Base trim shown
- 196.2” x 56.5”
- Rear-wheel drive
Starting msrp listed lowest to highest price
1997 BMW 750 review: Our expert's take
BMW’s 750iL is awesome, but then for $95,000 it should be. Price aside, which is hard to do, it is still a pretty amazing automobile.
This is the bigger brother of the 740iL, which is V8-powered. Think of it in Rolls-Royce and Bentley terms and you get a clearer picture of this car’s target market. It is for the ultra-rich, celebrities, maybe even heads of state. In other words, people who are driven (some chauffeured, some compulsive).
But it is more than just a rich person’s toy. It is a showcase for BMW’s engineering expertise, a car as good as they can make it, price no object. It melds luxury and performance into a package that is eye-opening.
It has a 12-cylinder, 326-horsepower engine and an array of creature comforts sure to coddle even the most demanding plutocrats, such as break-resistant security glass, front and side airbags, a power sunshade for the back window, heated steering wheel, adjustable rear seat and ultrasonic sensors in the bumpers that give an audible warning if you are parking too close to another car or are in danger of backing over something.
The latter feature is extremely handy and would be a wonderful feature on all cars, regardless of price.
The dash is typically BMW, which means simple instrumentation but overly complex audio systems with tiny buttons. Each front-seat passenger has their own controls for heating and cooling.
Built on a 120.9-inch wheelbase, the same as most extended-length minivans, the 750iL has a back seat that is so spacious it feels more like a great room. Unless you play for the NBA your legs will never touch the back of the front seats. Legroom is so generous that each side has its own carpeted, wedge-shaped footrest.
Keeping out prying eyes, or the sun, is done with the power sunshade that glides up in front of the back window. Retractable screens are also built into the back doors as well, for complete privacy.
The back seat itself is as comfortable as a custom-made couch. It tilts and slides, plus there are four levels of lumbar adjustment, as well.
The front seats adjust 16 ways, including 4-way lumbar and an articulated upper backrest. If you can’t get comfortable in this car you’d better see an orthopedic surgeon.
While comfort is the operative word, it does not exclude performance. The single-overhead-cam (SOHC) V12 engine is a marvel of smoothness, as they all are. Twist the key and you can hear the engine come to life but you hardly feel it. Ease out onto the highway, give it some gas, and it gathers speed like a 747 on takeoff. Sixty miles per hour comes up in 6.7 seconds, pretty remarkable for a car this big and weighing 4,553 pounds. By the time you realize the scenery is scooting past your window faster than normal you are well into triple-digit speeds, but it feels so serene that you can’t believe the speedometer. In Germany, cars like this routinely cruise the autobahns at more than double our speed limit, b ut the ones that come here have their top speed electronically limited to 128 mph.
In addition to anti-lock brakes, the all-season traction system also includes Dynamic Stability Control to “enhance stability under conditions when the vehicle’s limit of cornering capability is being approached.”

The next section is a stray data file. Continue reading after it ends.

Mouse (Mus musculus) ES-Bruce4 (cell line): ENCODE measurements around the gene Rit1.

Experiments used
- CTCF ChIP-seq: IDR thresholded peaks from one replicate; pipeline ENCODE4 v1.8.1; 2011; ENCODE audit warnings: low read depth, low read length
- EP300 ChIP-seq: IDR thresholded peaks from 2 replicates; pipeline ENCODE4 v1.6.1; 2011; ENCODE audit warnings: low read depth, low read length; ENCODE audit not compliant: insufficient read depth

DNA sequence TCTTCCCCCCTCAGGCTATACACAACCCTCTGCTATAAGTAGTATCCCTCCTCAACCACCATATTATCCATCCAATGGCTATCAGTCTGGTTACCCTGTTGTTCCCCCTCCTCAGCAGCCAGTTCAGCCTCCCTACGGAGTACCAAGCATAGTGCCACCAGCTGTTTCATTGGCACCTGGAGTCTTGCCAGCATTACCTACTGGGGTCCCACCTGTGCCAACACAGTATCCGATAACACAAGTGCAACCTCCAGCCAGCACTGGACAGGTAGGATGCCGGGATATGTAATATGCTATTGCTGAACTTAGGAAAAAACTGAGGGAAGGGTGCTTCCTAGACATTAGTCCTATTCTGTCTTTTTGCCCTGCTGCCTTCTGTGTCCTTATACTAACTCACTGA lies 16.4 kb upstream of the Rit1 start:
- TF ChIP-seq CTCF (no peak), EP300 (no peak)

The only option ($2,800) on the 750 is an on-board navigational system that keeps track of the vehicle’s location with a Global Positioning Sensor. Users can program in a specific destination and be shown the way with maps on a five-inch color video monitor. It can also tell you the location of banks, hotels, restaurants and hospitals. Maps are contained on CD-ROM discs that fit into a trunk-mounted player. Map CDs are available for the continental U.S., except for some rural or sparsely populated areas.
The computer that runs the navigation system also controls the cellular phone, audio system and can programmed to ventilate the interior when the car is left standing. A v eo monitor or VCR can be used in the rear passenger compartment.
A nice benefit befitting a car in this price range is that all maintenance for the first four years or 50,000 miles is free.
The base price is $93,300. Add the $1,700 gas guzzler tax and $570 destination charge and the sticker price is $95,570.
The basic warranty is for four years or 50,000 miles.
Vehicles for The Star’s week-long test drives are supplied by the auto manufacturers.
Point: The 750iL is near the pinnacle of luxury motoring. Competitors can be counted on one hand. The V12 is so smooth you can barely feel it, the back seat is as big as your family room and the list of luxury equipment is unparalleled.
Counterpoint: There’s not much to beef about with a car like this, except that I could never afford one. Besides that, a simpler radio would be in order, but that’s about it.
ENGINE: 5.4-liter, V12
WHEELBASE: 120.9 inches
CURB WEIGHT: 4,553 lbs.
BASE PRICE: $93,300
PRICE AS DRIVEN: $95,570
MPG RATING: 15 city, 20 hwy.
48 months/50,000 miles
- Roadside assistance
48 months/50,000 miles
- Maximum age/mileage
Certified Pre-Owned Elite with less than 15,000 miles; Certified Pre-Owned with less than 60,000 miles
- Basic warranty terms
1 year/unlimited miles from expiration of 4-year/50,000-mile new car warranty
- Dealer certification required
- 196-point inspection
- Roadside assistance
Have questions about warranties or CPO programs?